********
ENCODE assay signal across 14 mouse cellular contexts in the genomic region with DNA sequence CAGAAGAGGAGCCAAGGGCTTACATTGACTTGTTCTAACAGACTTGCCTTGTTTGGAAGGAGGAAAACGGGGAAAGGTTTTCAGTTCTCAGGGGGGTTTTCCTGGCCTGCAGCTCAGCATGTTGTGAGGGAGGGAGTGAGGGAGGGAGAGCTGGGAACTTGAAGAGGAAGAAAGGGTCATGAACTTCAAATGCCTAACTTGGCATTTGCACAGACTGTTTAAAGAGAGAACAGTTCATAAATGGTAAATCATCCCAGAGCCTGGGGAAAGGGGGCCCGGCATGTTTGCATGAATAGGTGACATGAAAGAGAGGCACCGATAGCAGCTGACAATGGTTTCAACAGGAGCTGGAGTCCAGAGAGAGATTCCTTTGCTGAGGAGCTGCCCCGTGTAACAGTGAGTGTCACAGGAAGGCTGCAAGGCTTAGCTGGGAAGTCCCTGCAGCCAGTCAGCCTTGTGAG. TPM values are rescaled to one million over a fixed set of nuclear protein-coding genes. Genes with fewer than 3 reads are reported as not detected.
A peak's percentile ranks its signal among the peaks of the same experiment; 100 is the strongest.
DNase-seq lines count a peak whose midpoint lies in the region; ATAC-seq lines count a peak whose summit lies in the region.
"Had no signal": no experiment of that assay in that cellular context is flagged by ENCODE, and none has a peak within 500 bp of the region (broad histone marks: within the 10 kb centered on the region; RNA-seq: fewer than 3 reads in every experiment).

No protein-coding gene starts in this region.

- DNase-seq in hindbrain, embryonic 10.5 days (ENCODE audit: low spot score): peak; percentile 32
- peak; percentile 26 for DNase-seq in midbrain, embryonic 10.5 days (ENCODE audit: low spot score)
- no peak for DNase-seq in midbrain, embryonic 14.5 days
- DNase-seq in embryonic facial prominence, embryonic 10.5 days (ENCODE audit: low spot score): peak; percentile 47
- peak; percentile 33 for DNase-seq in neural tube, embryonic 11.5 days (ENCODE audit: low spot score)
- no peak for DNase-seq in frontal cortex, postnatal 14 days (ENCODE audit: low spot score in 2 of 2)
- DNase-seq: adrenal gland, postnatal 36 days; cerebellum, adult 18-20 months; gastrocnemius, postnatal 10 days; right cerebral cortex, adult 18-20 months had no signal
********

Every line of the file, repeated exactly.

ENCODE assay signal across 14 mouse cellular contexts in the genomic region with DNA sequence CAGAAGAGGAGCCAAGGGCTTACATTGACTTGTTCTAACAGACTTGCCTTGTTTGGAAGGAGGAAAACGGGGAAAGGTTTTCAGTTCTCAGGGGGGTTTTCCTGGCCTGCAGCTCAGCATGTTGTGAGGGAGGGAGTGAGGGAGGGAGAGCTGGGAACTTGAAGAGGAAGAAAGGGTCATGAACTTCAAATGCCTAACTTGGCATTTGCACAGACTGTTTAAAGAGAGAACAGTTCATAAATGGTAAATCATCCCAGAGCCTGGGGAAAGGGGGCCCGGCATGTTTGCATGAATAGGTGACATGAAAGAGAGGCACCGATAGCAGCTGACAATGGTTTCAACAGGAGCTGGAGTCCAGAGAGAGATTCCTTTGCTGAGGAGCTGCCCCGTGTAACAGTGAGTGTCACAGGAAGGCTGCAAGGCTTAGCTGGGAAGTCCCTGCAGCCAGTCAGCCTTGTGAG. TPM values are rescaled to one million over a fixed set of nuclear protein-coding genes. Genes with fewer than 3 reads are reported as not detected.
A peak's percentile ranks its signal among the peaks of the same experiment; 100 is the strongest.
DNase-seq lines count a peak whose midpoint lies in the region; ATAC-seq lines count a peak whose summit lies in the region.
"Had no signal": no experiment of that assay in that cellular context is flagged by ENCODE, and none has a peak within 500 bp of the region (broad histone marks: within the 10 kb centered on the region; RNA-seq: fewer than 3 reads in every experiment).

No protein-coding gene starts in this region.

- DNase-seq in hindbrain, embryonic 10.5 days (ENCODE audit: low spot score): peak; percentile 32
- peak; percentile 26 for DNase-seq in midbrain, embryonic 10.5 days (ENCODE audit: low spot score)
- no peak for DNase-seq in midbrain, embryonic 14.5 days
- DNase-seq in embryonic facial prominence, embryonic 10.5 days (ENCODE audit: low spot score): peak; percentile 47
- peak; percentile 33 for DNase-seq in neural tube, embryonic 11.5 days (ENCODE audit: low spot score)
- no peak for DNase-seq in frontal cortex, postnatal 14 days (ENCODE audit: low spot score in 2 of 2)
- DNase-seq: adrenal gland, postnatal 36 days; cerebellum, adult 18-20 months; gastrocnemius, postnatal 10 days; right cerebral cortex, adult 18-20 months had no signal